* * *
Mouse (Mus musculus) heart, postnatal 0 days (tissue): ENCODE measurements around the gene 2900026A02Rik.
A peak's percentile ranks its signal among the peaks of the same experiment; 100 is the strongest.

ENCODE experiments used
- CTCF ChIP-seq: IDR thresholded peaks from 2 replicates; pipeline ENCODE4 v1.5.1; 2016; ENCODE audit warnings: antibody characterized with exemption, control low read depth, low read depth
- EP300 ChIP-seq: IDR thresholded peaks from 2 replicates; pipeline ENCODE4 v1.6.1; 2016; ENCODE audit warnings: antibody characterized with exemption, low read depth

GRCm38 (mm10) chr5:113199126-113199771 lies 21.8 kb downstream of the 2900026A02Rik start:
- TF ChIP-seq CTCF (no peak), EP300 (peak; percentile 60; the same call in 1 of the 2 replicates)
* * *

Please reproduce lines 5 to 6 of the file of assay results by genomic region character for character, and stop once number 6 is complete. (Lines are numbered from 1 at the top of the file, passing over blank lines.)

- EP300 ChIP-seq: IDR thresholded peaks from 2 replicates; pipeline ENCODE4 v1.6.1; 2016; ENCODE audit warnings: antibody characterized with exemption, low read depth

GRCm38 (mm10) chr5:113199126-113199771 lies 21.8 kb downstream of the 2900026A02Rik start: